Speaking as an employer and hiring manager (e.g. not an HR person...), I find tool listings incredibly helpful -- a person's choice of tools, or lack thereof, tells me something about the person. That something is typically positive, but it can be negative as well. For example, if a candidate says they're "a HTML/CSS rockstar ninja" and lists their favorite editor as FrontPage, I'm going to question that. But usually I use the information as an entry point into the conversation.
For example, regardless of experience level, when I interview candidates I always ask a question about IDEs. What that question is will depend on what they do or do not list, of course, but if someone says they use Eclipse, I'm going to ask them how. What plugins? Have you written any plugins of your own? What feature do you like best/dislike, and what functionality can you not live without, and why? Things like that. I like to hear people talk about their relationship with their IDEs (good or bad), because I learn a lot about their processes and workflows.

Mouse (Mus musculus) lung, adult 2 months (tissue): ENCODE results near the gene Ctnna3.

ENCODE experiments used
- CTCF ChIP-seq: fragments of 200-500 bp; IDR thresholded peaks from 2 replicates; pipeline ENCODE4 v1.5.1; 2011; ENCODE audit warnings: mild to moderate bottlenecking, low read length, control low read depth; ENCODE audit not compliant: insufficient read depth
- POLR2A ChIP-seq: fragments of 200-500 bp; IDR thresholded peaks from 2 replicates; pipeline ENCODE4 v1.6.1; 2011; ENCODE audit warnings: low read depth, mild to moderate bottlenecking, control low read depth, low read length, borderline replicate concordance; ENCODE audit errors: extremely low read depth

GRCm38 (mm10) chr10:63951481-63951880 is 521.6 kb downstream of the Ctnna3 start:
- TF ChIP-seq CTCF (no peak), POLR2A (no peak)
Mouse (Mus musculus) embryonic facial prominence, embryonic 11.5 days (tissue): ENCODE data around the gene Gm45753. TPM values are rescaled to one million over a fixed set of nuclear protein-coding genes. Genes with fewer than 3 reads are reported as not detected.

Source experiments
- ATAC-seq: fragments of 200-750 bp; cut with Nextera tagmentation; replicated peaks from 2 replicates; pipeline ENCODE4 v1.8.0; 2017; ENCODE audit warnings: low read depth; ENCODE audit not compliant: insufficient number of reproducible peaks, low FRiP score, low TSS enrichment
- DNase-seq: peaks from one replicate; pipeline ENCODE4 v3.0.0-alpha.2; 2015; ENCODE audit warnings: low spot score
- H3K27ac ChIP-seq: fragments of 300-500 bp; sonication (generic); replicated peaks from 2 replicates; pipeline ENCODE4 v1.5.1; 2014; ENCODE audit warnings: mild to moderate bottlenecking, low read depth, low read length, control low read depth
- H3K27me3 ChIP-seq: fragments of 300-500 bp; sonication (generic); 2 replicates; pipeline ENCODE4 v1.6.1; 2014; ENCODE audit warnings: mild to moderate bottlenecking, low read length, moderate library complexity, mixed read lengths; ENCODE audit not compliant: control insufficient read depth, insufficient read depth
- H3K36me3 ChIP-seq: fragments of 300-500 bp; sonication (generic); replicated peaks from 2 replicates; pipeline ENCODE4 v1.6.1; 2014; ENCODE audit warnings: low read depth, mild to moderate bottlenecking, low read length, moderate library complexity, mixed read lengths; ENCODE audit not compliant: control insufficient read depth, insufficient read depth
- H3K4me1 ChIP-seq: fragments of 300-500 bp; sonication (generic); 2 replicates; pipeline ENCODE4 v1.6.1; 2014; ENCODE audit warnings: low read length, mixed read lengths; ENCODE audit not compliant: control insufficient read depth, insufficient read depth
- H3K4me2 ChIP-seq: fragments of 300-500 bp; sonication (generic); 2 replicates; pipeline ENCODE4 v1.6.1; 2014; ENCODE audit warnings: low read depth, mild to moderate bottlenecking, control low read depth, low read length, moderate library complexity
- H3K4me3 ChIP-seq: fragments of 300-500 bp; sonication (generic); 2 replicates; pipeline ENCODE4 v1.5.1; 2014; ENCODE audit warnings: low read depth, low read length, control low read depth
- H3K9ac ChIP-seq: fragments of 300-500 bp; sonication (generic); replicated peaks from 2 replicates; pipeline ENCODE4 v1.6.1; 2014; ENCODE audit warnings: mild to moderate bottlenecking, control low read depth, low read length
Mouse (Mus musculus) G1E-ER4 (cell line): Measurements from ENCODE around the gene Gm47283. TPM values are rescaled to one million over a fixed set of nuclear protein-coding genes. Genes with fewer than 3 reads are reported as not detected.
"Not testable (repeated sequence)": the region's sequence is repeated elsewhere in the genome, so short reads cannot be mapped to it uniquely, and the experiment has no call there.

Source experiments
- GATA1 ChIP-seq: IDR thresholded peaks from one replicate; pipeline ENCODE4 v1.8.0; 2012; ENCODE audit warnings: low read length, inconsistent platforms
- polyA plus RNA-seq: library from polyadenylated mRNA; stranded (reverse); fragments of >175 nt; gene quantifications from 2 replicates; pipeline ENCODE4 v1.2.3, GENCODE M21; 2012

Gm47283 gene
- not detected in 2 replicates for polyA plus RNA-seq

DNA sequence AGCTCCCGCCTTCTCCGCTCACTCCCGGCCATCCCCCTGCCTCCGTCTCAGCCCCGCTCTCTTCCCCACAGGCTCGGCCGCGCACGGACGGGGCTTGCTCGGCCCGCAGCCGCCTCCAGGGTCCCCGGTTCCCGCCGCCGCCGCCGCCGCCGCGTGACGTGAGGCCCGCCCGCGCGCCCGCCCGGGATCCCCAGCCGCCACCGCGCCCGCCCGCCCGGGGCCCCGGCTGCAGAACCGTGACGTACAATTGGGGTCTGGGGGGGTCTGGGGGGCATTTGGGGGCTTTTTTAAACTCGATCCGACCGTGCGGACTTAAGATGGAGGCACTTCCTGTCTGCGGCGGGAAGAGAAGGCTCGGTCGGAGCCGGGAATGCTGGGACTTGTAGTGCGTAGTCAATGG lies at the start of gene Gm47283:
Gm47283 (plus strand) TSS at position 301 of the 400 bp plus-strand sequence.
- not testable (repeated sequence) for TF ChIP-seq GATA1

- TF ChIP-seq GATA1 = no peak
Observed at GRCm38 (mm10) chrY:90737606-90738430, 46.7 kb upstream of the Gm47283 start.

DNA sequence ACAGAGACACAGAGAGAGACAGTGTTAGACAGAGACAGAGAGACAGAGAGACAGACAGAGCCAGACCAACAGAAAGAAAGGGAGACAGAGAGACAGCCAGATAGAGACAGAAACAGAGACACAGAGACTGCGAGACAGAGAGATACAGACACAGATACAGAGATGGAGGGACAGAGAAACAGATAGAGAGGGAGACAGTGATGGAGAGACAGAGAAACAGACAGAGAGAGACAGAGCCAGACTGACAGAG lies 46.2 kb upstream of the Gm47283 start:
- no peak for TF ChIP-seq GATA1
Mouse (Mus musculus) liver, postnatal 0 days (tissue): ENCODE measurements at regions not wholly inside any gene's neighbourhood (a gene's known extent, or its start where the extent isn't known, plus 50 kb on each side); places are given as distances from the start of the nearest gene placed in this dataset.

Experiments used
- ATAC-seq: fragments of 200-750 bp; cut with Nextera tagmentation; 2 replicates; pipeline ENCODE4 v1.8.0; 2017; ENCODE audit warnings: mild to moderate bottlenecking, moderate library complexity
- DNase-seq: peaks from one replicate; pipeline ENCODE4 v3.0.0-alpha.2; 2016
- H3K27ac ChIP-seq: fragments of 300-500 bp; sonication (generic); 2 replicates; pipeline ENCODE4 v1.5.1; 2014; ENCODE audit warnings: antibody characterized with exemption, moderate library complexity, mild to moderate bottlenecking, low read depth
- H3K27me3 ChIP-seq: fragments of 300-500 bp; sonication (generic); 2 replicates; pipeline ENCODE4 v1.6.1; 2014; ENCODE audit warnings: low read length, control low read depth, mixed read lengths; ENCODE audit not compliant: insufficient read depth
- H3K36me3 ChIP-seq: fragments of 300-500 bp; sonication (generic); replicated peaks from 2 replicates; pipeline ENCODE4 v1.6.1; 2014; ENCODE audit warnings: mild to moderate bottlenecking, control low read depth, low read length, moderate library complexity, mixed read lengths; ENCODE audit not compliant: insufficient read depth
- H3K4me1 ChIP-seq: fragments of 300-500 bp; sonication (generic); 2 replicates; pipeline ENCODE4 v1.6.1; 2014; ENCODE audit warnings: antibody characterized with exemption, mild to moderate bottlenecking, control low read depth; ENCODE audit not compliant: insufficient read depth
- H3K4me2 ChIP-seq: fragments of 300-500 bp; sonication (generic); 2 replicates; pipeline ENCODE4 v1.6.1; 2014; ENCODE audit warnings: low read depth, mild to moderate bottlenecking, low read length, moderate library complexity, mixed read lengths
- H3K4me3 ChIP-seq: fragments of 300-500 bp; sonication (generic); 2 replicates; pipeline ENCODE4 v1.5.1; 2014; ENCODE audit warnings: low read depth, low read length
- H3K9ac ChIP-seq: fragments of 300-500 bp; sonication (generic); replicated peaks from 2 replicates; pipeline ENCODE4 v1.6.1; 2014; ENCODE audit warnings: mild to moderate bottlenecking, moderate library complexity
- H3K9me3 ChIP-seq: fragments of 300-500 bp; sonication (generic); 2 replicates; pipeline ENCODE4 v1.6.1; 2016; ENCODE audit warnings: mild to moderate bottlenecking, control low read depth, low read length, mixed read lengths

And for more mundane reasons, it's nice to know if a person will "fit" with the rest of the team's choice of IDE, because it makes pair programming easier, and general discussions about development practices have the same foundation. That's not at all a requirement, but it's a good piece of intel.